What’s the Value of “Value Capture”?
A new essay by UCLA’s Michael Manville delivers a strong critique of the method many cities use to extract fees and concessions in exchange for allowing new homes to be built. Known as “value capture,” these fees are sold as a means to make new development “pay its own way” — but in practice, end up entrenching the rent-seeking behaviors of existing property owners. They also directly drive up the cost of new housing.
Professor Manville argues that the premise of value capture policies is fundamentally flawed, because new development is actually a way to redistribute wealth from unproductive asset owners to a productive, working class. Instead, cities should focus on capturing the value from land rents, not housing production.
- “Value capture mechanisms that are triggered by development tacitly punish landowners who share land value, and tacitly reward owners who withhold it.”
- “The fair and efficient approach to value capture involves taxing land, not development, and encouraging rather than discouraging the production of new homes.”
- “Contemporary value capture, in contrast, provides a veneer of redistribution but serves primarily to protect most urban wealth from redistribution.”
When facing a critical housing shortage and the highest poverty rate in the nation, advocates like California YIMBY and the Biden Administration agree: upzoning to allow more multifamily housing is a necessary step for increasing housing supply, and bringing down costs. But municipal governments present a barrier to this approach: In making it legal for landowners to convert their properties into denser housing, do cities relinquish some “value” that the public must “capture”?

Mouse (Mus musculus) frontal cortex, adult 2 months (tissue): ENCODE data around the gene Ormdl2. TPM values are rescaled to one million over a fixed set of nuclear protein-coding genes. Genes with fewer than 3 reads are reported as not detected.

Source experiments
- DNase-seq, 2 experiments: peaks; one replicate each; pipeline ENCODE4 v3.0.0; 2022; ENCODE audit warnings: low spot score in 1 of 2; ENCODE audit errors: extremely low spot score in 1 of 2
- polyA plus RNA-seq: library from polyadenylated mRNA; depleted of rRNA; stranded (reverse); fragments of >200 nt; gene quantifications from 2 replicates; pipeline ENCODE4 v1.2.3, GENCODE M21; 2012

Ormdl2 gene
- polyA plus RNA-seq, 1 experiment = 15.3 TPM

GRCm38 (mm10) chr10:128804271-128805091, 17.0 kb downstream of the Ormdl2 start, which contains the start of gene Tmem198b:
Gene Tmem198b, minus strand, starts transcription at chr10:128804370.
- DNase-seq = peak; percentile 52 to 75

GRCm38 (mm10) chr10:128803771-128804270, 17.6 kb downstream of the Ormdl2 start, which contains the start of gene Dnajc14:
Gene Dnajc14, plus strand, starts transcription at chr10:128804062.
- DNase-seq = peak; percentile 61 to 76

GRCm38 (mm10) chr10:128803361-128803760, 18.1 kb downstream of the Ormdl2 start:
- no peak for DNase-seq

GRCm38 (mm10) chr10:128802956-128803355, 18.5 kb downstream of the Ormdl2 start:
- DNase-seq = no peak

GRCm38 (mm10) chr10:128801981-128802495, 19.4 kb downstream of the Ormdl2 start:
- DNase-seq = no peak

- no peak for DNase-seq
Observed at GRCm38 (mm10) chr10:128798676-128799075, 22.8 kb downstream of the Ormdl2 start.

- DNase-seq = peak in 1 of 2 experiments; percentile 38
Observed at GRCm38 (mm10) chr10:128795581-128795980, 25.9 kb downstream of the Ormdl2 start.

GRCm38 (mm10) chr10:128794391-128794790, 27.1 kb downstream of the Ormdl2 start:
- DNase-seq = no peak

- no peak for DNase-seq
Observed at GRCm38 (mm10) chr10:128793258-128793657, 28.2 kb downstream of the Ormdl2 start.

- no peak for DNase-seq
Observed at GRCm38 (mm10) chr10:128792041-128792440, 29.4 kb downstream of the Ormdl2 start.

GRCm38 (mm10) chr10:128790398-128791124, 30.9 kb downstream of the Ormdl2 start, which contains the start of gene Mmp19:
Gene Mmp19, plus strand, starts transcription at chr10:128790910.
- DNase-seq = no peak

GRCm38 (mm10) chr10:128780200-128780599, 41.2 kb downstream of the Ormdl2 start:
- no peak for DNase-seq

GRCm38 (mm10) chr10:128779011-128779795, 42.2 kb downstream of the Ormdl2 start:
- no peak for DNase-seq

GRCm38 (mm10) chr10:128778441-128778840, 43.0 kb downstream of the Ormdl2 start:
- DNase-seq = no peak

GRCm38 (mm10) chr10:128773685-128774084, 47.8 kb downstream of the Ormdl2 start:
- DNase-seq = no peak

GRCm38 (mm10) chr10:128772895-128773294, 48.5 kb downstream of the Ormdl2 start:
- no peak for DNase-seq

Unfortunately, Manville (2021) observes in his research that too many cities answer this question with “yes.” And the process of value capture itself is subject to political whim: various ad hoc negotiations that increase taxes and fees on the desired product — more homes — rather than on the undesirable outcome — which is housing scarcity.
Recent state legislative proposals to remove these arbitrary costs, such as AB1401’s effort to end costly parking mandates (and similar local efforts), have been met with stiff opposition from some city planners and local nonprofits who contend that this would be giving away value to developers for “nothing in return.”
Similarly, Manville observes: “Inclusionary laws do not compel low-density places to accept more density. Sometimes inclusionary is used as a condition for more density … more importantly, inclusionary is conditional on density.” In other words, while more housing is in itself a public value — even if it’s privately owned — our current “value capture” policies actively discourage the production of this value, and imply that more homes are a burden that must be penalized.
Manville instead proposes a more traditional approach to value capture, leaning on the century-old analysis of economist Henry George. George (1879) observed that “if … rising land values were not broadly shared, prosperity could, perversely, immiserate the average person, by creating high rents.” The lucky landowners would reap all the wealth from productive growth, but the workers producing this wealth would enjoy diminishing returns.